The Astros have reallocated resources away from traditional scouting roles to newer methods of assessing talent, most notably eliminating eight positions recently. It’s a move that could signal yet another stage of development in the now-ensconced analytical revolution, as Ken Rosenthal of The Athletic explores in detail through conversations with numerous key industry figures (subscription required and recommended). Houston is one of a few teams drawing back on the live-game player analysis of pro scouting. That said, per Rosenthal, other clubs have increased their staff sizes, making for a multitude of approaches around the game. The piece is essential reading for baseball fans.
Here are some more notes from the American League:
- Danny Salazar’s first start upon returning from the disabled list lasted just two-third of an inning and put his spot in the Indians’ postseason rotation in question, writes Paul Hoynes of the Cleveland Plain Dealer. Trevor Bauer, like staff aces Corey Kluber and Carlos Carrasco, is pitching well right now, Hoynes observes, and right-handers Mike Clevinger and Josh Tomlin have also been throwing better (should a fourth starter be needed). Hoynes wonders if the Indians could again use Salazar as a bullpen piece in the playoffs, noting that the righty did at least display strong velocity in his otherwise ugly outing.
- With the Rangers foregoing an opportunity to bring up Jurickson Profar this month, Evan Grant of the Dallas Morning News examines how the one-time uber prospect fell entirely out of the club’s plans. If Texas can’t even find a use for him with expanded rosters, it only stands to reason that the team will elect to move on over the winter — even if that means taking far less in return than once would have seemed reasonable. As Grant notes, that’s particularly true given that Profar will be out of options. Surely some other team will offer something to take a shot on a player who is still just 24 years of age and won’t command much of a raise on his $1.05MM arbitration salary. Notably, too, given his minimal MLB time this year — and the Rangers’ decision not to activate him in September — Profar will be controllable through arbitration for three more seasons.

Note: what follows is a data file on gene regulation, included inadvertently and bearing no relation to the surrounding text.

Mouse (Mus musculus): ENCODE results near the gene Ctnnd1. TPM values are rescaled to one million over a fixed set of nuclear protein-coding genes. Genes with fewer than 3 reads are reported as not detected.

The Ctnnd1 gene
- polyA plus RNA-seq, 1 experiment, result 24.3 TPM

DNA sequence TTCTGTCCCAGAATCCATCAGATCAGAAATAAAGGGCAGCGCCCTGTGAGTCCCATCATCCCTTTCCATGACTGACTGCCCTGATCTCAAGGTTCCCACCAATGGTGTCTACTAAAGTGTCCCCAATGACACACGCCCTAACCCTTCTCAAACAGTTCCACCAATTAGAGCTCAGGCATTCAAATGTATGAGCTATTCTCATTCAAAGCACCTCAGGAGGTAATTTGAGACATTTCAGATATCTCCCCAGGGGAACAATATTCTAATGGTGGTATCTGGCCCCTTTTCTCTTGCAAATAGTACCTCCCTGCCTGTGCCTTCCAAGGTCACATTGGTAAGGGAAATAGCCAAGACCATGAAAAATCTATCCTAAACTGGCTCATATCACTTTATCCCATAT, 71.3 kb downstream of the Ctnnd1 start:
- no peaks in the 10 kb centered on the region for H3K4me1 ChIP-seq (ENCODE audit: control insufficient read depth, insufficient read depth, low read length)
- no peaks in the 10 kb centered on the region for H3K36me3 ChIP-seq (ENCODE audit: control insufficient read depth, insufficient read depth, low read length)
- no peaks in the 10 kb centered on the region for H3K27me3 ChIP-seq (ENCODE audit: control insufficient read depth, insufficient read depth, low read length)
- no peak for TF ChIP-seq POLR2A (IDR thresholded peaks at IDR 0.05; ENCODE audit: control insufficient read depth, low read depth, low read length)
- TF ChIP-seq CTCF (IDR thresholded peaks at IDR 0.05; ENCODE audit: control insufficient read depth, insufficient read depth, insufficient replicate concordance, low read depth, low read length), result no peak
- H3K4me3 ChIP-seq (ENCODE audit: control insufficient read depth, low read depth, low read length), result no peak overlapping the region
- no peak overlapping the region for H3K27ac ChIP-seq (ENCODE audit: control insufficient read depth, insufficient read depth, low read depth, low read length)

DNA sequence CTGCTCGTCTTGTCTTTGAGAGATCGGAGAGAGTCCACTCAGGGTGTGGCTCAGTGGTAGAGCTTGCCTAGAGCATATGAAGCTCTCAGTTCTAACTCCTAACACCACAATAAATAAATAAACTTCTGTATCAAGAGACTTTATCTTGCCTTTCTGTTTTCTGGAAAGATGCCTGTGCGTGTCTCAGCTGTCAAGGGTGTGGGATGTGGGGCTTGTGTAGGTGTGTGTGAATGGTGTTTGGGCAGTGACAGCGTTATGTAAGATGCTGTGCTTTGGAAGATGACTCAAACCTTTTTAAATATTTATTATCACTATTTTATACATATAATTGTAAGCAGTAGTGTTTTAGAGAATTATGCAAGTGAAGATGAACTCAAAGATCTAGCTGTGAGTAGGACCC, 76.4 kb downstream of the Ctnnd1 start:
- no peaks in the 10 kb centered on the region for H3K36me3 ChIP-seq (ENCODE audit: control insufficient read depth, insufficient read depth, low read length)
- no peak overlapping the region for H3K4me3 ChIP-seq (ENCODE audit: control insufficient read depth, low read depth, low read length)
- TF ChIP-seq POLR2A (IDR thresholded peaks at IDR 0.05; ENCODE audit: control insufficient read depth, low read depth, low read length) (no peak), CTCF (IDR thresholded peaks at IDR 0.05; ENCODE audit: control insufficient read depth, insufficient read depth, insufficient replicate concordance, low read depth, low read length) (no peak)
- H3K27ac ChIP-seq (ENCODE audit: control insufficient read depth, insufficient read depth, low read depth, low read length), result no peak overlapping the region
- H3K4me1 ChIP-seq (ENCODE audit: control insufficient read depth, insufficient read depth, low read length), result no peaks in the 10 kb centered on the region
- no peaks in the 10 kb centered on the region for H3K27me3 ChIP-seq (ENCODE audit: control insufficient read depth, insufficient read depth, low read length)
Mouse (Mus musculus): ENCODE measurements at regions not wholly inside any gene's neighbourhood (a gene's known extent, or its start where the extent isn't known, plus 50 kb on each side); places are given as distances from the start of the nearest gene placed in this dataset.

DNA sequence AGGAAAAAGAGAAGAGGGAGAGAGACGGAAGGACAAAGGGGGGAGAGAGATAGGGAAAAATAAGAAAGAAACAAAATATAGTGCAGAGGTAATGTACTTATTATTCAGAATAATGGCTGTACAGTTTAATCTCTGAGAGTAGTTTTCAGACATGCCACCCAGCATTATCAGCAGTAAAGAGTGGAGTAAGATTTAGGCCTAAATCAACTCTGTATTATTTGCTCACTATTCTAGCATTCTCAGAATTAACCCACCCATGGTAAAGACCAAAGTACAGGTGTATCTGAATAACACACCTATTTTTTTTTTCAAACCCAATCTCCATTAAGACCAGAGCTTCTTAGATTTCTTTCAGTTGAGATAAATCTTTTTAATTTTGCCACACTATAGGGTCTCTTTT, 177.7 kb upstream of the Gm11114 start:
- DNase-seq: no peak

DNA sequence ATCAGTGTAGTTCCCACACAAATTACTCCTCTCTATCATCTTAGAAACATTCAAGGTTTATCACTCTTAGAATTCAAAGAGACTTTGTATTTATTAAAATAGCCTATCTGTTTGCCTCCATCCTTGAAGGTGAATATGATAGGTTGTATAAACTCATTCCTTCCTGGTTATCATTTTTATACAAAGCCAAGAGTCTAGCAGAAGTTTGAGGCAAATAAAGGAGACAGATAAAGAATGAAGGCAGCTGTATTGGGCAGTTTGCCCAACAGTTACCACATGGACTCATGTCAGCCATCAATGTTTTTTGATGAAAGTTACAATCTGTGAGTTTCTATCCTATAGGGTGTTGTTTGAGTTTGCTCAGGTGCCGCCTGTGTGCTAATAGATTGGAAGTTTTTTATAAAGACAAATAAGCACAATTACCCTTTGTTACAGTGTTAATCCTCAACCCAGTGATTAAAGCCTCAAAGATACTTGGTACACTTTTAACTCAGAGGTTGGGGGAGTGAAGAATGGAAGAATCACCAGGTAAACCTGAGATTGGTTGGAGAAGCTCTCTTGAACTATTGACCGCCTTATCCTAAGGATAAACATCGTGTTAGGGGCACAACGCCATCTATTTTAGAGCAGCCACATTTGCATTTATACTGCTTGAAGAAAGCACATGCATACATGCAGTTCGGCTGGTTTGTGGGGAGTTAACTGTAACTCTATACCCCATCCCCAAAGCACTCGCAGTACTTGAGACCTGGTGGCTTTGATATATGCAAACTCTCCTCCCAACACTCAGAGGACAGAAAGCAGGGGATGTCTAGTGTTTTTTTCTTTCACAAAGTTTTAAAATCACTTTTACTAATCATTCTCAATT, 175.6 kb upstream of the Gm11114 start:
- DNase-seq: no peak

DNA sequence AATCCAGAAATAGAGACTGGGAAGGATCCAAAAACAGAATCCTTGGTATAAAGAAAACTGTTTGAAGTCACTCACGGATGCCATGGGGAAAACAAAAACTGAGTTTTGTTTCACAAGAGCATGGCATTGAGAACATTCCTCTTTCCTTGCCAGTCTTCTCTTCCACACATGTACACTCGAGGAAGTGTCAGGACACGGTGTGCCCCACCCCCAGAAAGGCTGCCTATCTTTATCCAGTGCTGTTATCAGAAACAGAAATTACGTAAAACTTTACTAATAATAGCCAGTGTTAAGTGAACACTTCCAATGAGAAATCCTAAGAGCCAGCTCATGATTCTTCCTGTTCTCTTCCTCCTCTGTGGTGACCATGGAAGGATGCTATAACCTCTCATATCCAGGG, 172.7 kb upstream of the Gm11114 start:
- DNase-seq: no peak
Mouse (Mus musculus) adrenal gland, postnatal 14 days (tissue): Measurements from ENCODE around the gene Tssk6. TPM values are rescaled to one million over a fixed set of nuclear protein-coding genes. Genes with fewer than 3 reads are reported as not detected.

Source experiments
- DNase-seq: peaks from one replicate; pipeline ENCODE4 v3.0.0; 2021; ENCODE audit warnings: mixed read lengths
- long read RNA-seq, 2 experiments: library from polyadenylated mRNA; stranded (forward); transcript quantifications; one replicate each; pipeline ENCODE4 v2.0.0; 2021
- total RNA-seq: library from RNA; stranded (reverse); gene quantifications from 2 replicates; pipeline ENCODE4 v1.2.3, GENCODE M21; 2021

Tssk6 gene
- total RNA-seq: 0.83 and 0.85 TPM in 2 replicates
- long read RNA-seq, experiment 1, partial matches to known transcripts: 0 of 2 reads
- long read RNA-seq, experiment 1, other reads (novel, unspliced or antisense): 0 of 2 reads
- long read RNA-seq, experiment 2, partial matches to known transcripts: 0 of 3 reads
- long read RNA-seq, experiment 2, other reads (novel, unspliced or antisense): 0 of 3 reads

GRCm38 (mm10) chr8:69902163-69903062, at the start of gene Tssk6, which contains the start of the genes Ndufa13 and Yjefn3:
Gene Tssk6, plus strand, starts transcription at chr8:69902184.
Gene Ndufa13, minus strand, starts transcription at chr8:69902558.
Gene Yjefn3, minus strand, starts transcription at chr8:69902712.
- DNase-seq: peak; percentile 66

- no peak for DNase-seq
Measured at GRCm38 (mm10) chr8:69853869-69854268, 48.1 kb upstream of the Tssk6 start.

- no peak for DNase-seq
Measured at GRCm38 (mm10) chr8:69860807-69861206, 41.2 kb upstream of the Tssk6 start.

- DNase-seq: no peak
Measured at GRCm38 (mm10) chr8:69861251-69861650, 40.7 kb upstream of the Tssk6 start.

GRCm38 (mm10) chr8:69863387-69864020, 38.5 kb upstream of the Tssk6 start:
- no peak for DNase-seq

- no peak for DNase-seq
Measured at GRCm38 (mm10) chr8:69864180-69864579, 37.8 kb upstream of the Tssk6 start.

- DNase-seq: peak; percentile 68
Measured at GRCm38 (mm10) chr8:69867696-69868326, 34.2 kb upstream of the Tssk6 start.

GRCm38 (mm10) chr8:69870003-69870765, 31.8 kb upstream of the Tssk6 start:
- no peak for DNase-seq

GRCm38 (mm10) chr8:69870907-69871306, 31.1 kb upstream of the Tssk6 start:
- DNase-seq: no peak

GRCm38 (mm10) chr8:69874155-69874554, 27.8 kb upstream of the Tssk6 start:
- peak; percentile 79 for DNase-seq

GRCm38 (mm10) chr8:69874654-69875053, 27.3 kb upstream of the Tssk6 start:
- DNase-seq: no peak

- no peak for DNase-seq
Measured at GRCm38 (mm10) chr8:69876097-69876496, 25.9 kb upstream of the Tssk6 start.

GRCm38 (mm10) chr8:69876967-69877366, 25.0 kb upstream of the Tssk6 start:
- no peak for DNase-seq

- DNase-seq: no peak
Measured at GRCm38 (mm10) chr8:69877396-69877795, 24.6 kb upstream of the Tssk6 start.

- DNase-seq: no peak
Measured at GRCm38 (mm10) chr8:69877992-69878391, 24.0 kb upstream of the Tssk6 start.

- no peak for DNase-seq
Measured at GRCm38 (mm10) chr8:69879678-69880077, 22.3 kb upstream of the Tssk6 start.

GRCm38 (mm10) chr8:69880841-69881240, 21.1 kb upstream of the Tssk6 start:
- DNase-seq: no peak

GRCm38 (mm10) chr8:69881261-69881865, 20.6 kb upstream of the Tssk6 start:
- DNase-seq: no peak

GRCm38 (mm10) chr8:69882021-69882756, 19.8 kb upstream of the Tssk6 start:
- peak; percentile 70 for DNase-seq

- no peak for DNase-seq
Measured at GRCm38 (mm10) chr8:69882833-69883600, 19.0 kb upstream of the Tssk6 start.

- While Devon Travis has mostly been excellent for the Blue Jays when healthy, he has also appeared in only 213 games over the past three years while dealing with a variety of injuries. That has led to some suggestions that he might be best off moving off of second base to the outfield, though GM Ross Atkins (via MLB.com’s Gregor Chisholm, on Twitter) doesn’t sound wholly convinced of the idea. Atkins suggested some openness, but emphasized that it could be explored “more in the context of versatility” rather than that of improving durability. The GM made clear that he thinks Travis is most valuable as the team’s everyday second baseman and also stressed that there’s no real “research” showing that shifting onto the grass would really help keep Travis on the field.